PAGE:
MRSA search & destroy: It's time to surrender

Over the past five years, we've blogged many times about active detection and isolation for MRSA (ADI, aka "search and destroy"), focusing on our doubts about its effectiveness and the stupidity of legislative mandates for this practice. Nonetheless, there remain some diehard believers. A new perspective piece in The Lancet takes another stab at analyzing the available evidence in order to guide practice. The authors focus on the large studies with the strongest designs. In a nutshell, they conclude that these studies demonstrate that ADI is either not effective or only effective as part of a bundle of interventions (i.e., combined with hand hygiene and/or MRSA decolonization). And in the case of bundles, is ADI an effective component? One study that specifically addressed this question found that ADI did not further reduce MRSA rates when added to optimizing hand hygiene compliance and chlorhexidine bathing. To provide further context the authors point out a number changes that have occurred since ADI was first touted as the best thing since sliced bread:  MRSA rates have decreased, new drugs to treat MRSA have been released, and other multidrug-resistant organisms have emerged. And then the unintended adverse consequences (fewer doctor and nurse visits, safety issues, patient dissatisfaction, anger and depression) need to be considered. The authors wisely point out that "isolation is the prototypical punishment in all societies."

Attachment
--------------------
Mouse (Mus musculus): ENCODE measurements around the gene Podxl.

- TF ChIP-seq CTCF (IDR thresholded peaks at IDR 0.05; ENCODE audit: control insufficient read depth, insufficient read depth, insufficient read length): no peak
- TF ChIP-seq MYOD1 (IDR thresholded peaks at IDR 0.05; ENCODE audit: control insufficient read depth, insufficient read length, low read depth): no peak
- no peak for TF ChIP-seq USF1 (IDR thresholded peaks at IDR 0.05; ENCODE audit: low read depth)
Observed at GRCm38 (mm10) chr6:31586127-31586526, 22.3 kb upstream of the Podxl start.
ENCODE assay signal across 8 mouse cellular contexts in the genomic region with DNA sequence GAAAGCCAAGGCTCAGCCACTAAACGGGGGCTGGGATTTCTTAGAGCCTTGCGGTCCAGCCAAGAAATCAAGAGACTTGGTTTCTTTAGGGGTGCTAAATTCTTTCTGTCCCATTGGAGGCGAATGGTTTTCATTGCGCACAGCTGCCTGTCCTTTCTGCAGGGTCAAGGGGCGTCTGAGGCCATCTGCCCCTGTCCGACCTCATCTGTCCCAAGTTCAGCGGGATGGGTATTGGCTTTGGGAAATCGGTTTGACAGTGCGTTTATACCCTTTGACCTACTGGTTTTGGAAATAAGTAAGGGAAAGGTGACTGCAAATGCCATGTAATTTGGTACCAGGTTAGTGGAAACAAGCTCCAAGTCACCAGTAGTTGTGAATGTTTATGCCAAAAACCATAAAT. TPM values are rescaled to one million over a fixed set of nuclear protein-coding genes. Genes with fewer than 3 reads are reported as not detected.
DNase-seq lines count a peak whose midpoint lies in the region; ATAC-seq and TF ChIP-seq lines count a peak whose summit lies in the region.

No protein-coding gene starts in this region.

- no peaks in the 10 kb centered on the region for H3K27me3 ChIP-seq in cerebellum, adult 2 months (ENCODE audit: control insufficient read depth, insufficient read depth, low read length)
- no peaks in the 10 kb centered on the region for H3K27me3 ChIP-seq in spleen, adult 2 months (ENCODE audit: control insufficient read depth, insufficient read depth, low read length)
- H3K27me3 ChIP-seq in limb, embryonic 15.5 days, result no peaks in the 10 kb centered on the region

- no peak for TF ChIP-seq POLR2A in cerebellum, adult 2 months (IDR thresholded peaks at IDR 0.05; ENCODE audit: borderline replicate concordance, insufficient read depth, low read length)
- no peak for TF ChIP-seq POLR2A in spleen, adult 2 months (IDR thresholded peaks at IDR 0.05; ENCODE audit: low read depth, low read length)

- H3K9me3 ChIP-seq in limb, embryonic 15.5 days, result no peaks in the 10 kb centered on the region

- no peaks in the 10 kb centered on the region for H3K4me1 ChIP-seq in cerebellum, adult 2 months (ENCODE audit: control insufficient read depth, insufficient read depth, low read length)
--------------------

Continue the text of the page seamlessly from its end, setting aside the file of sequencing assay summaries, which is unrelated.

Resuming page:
This perspective piece is well reasoned and nicely summarizes a very complex topic in three pages. It should be required reading for everyone on both sides of this debate.

Photo: Paul Martinka, New York Post


Most Read Posts (Last 30 Days)